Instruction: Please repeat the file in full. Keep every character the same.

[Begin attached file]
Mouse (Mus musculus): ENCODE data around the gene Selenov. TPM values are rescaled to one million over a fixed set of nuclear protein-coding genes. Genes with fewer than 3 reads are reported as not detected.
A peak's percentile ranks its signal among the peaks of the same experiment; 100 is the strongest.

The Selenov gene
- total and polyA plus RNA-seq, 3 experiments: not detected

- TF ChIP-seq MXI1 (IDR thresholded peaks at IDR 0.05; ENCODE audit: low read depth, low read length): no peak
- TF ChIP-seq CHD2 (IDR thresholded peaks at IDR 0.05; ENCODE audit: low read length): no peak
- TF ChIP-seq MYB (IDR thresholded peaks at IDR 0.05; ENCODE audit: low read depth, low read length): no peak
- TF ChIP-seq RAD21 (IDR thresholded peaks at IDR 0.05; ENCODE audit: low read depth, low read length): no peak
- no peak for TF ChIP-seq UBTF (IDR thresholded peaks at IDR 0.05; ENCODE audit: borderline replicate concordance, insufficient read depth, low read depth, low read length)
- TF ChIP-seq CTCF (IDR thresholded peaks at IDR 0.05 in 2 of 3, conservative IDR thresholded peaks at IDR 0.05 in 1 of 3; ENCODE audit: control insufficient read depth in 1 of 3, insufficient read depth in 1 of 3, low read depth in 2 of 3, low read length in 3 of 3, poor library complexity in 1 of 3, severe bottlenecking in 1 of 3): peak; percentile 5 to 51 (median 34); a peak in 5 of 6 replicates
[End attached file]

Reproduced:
Mouse (Mus musculus): ENCODE data around the gene Selenov. TPM values are rescaled to one million over a fixed set of nuclear protein-coding genes. Genes with fewer than 3 reads are reported as not detected.
A peak's percentile ranks its signal among the peaks of the same experiment; 100 is the strongest.

The Selenov gene
- total and polyA plus RNA-seq, 3 experiments: not detected

- TF ChIP-seq MXI1 (IDR thresholded peaks at IDR 0.05; ENCODE audit: low read depth, low read length): no peak
- TF ChIP-seq CHD2 (IDR thresholded peaks at IDR 0.05; ENCODE audit: low read length): no peak
- TF ChIP-seq MYB (IDR thresholded peaks at IDR 0.05; ENCODE audit: low read depth, low read length): no peak
- TF ChIP-seq RAD21 (IDR thresholded peaks at IDR 0.05; ENCODE audit: low read depth, low read length): no peak
- no peak for TF ChIP-seq UBTF (IDR thresholded peaks at IDR 0.05; ENCODE audit: borderline replicate concordance, insufficient read depth, low read depth, low read length)
- TF ChIP-seq CTCF (IDR thresholded peaks at IDR 0.05 in 2 of 3, conservative IDR thresholded peaks at IDR 0.05 in 1 of 3; ENCODE audit: control insufficient read depth in 1 of 3, insufficient read depth in 1 of 3, low read depth in 2 of 3, low read length in 3 of 3, poor library complexity in 1 of 3, severe bottlenecking in 1 of 3): peak; percentile 5 to 51 (median 34); a peak in 5 of 6 replicates